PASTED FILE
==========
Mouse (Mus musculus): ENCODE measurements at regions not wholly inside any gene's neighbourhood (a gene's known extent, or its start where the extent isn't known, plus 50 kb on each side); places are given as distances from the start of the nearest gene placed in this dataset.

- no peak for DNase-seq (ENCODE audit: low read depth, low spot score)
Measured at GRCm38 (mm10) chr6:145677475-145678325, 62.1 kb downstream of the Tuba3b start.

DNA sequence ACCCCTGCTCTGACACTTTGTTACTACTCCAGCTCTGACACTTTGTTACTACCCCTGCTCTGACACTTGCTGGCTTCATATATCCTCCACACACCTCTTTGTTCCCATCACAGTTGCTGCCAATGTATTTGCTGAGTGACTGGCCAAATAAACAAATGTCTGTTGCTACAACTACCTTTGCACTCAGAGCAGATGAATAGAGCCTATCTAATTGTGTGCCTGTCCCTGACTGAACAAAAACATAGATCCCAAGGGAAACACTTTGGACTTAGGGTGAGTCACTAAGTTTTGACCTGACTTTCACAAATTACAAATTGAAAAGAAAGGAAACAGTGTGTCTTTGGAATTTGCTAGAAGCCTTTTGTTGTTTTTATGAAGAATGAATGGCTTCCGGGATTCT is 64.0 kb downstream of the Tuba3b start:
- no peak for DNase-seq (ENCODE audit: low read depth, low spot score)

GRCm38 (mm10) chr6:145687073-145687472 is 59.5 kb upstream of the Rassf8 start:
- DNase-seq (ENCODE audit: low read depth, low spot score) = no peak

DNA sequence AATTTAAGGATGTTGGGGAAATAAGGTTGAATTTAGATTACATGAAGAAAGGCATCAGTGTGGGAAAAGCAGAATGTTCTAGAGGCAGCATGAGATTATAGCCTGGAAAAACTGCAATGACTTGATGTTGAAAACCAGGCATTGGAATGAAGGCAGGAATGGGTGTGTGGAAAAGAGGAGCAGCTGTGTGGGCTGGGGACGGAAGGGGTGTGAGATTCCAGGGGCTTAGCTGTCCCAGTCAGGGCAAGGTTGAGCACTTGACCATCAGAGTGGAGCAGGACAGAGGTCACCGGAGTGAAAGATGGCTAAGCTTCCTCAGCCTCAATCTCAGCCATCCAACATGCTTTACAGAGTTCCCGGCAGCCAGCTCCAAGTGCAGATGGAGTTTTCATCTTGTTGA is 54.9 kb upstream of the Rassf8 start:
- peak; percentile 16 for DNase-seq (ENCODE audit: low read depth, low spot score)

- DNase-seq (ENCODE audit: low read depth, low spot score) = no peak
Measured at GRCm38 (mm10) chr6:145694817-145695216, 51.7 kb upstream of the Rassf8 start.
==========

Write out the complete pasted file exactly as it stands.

Mouse (Mus musculus): ENCODE measurements at regions not wholly inside any gene's neighbourhood (a gene's known extent, or its start where the extent isn't known, plus 50 kb on each side); places are given as distances from the start of the nearest gene placed in this dataset.

- no peak for DNase-seq (ENCODE audit: low read depth, low spot score)
Measured at GRCm38 (mm10) chr6:145677475-145678325, 62.1 kb downstream of the Tuba3b start.

DNA sequence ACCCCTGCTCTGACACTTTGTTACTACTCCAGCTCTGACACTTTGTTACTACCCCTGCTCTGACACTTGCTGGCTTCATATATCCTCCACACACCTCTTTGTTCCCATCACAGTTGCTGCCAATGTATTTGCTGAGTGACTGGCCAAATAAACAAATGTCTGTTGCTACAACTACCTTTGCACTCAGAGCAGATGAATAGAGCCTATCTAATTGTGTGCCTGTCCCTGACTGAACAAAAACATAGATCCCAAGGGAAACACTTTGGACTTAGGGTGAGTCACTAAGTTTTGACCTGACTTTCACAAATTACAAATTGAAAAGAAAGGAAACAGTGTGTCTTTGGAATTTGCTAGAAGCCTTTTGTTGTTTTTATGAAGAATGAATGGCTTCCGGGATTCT is 64.0 kb downstream of the Tuba3b start:
- no peak for DNase-seq (ENCODE audit: low read depth, low spot score)

GRCm38 (mm10) chr6:145687073-145687472 is 59.5 kb upstream of the Rassf8 start:
- DNase-seq (ENCODE audit: low read depth, low spot score) = no peak

DNA sequence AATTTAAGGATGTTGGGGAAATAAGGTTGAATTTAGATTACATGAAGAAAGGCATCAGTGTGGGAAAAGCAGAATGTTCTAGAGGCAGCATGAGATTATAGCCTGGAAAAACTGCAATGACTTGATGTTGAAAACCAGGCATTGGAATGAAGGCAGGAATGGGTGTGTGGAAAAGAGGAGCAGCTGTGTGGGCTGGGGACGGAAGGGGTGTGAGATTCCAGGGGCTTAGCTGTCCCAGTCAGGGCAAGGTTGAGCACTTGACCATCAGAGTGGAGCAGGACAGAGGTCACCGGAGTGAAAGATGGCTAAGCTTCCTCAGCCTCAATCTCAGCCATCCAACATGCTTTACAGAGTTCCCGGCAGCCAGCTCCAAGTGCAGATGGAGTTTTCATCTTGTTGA is 54.9 kb upstream of the Rassf8 start:
- peak; percentile 16 for DNase-seq (ENCODE audit: low read depth, low spot score)

- DNase-seq (ENCODE audit: low read depth, low spot score) = no peak
Measured at GRCm38 (mm10) chr6:145694817-145695216, 51.7 kb upstream of the Rassf8 start.